Segregation in the 21st Century

NYU’s Furman Center has posted a research brief, Race and Neighborhoods in the 21st Century. The brief is is based on a longer paper, Race and Neighborhoods in the 21st Century: What Does Segregation Mean Today? (One of the co-authors of the longer paper, Katherine M. O’Regan, is currently Assistant Secretary for Policy Development and Research at HUD.) The brief opens,

In a recent study, NYU Furman Center researchers set out to describe current patterns of residential racial segregation in the United States and analyze their implications for racial and ethnic disparities in neighborhood environments. We show that 21st Century housing segregation patterns are not that different from those of the last century. Although segregation levels between blacks and whites have declined nationwide over the past several decades, they still remain quite high. Meanwhile, Hispanic and Asian segregation levels have remained relatively unchanged. Further, our findings show that the neighborhood environments of blacks and Hispanics remain very different from those of whites and these gaps are amplified in more segregated metropolitan areas. Black and Hispanic households continue to live among more disadvantaged neighbors, to have access to lower performing schools, and to be exposed to more violent crime. (1)

And the brief concludes,

Black and Hispanics continued to live among more disadvantaged neighbors even after controlling for racial differences in poverty, to have access to lower performing schools, and to be exposed to higher levels of violent crime. Further, these differences are amplified in more segregated metropolitan areas. Segregation in the 21st century, in other words, continues to result not only in separate but also in decidedly unequal communities. (5)

This conclusion makes clear that segregation is not merely the result of poverty. It is important to understand how segregation persists even though the legal support of segregation has been dismantled. Richard Brooks and Carol Rose’s work in this area is a good start for those who are interested.

FHA Whitewash, Redux

Richard Brooks and Carol Rose have recently published their book Saving the Neighborhood:  Racially Restrictive Covenants, Law, and Social Norms.  This well-written book brings to mind my recent post on the FHA Whitewash which reviewed a recent paper by HUD-affiliated researchers.  The paper minimized the role that the FHA played in furthering housing discrimination.  I mentioned that Kenneth Jackson’s classic book, Crabgrass Frontier, documented this sorry chapter of the FHA’s history.  Saving The Neighborhood covers some of the same ground, but from a legal and legal history perspective.  By doing so, it adds depth and texture to the historic record.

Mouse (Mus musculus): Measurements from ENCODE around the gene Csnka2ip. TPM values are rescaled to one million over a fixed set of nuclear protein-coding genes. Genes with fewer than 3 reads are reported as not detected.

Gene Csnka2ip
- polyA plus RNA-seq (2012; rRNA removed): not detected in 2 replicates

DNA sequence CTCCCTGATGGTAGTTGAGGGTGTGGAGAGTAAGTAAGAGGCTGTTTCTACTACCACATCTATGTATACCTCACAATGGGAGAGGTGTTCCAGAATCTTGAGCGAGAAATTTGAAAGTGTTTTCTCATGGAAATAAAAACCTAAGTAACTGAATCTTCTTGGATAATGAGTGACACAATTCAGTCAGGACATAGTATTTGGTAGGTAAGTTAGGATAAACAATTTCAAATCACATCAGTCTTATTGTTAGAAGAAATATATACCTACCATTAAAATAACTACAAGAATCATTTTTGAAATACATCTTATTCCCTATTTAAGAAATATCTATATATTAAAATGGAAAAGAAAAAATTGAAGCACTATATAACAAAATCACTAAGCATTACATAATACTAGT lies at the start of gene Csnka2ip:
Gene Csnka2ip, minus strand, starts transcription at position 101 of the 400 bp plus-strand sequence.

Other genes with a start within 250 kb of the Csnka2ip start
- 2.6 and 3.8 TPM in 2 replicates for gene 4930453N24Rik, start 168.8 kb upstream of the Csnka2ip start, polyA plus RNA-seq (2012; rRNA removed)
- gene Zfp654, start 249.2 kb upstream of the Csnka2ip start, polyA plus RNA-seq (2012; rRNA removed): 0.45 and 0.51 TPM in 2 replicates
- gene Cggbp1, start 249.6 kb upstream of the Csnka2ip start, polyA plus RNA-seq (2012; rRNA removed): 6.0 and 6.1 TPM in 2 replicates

The book makes clear just how much of a role the FHA played.  The FHA’s

Underwriting Manual reflected private developers’ and brokers’ views of the kinds of features that made housing values stable and secure. Those features clearly included racial segregation.  In a section on “Protection from Adverse influences,” the Manual stated bluntly that “[a] change in social or racial occupancy generally leads to instability and a reduction in values” (par. 233). Thus property evaluators were to investigate the surrounding areas for the presence of “incompatible racial and social groups” and to assess whether the location might be “invaded” (par. 233). The Manual specifically noted that deed restrictions on “racial occupancy” could create a “favorable condition” (par. 228). in the section on subdivisions that were still in the development stage, the Manual recommended deed restrictions that included, among other matters, “. . . (g) Prohibition of the occupancy of properties except by the race for which they are intended” (par. 284(3)). (109)

The authors argue that these preferences gave developers, even those who did not favor segregation, an incentive to employ racially restrictive covenants in their projects. (110)

The FHA’s record of racial discrimination during the first few decades of its existence is clear, for all to see.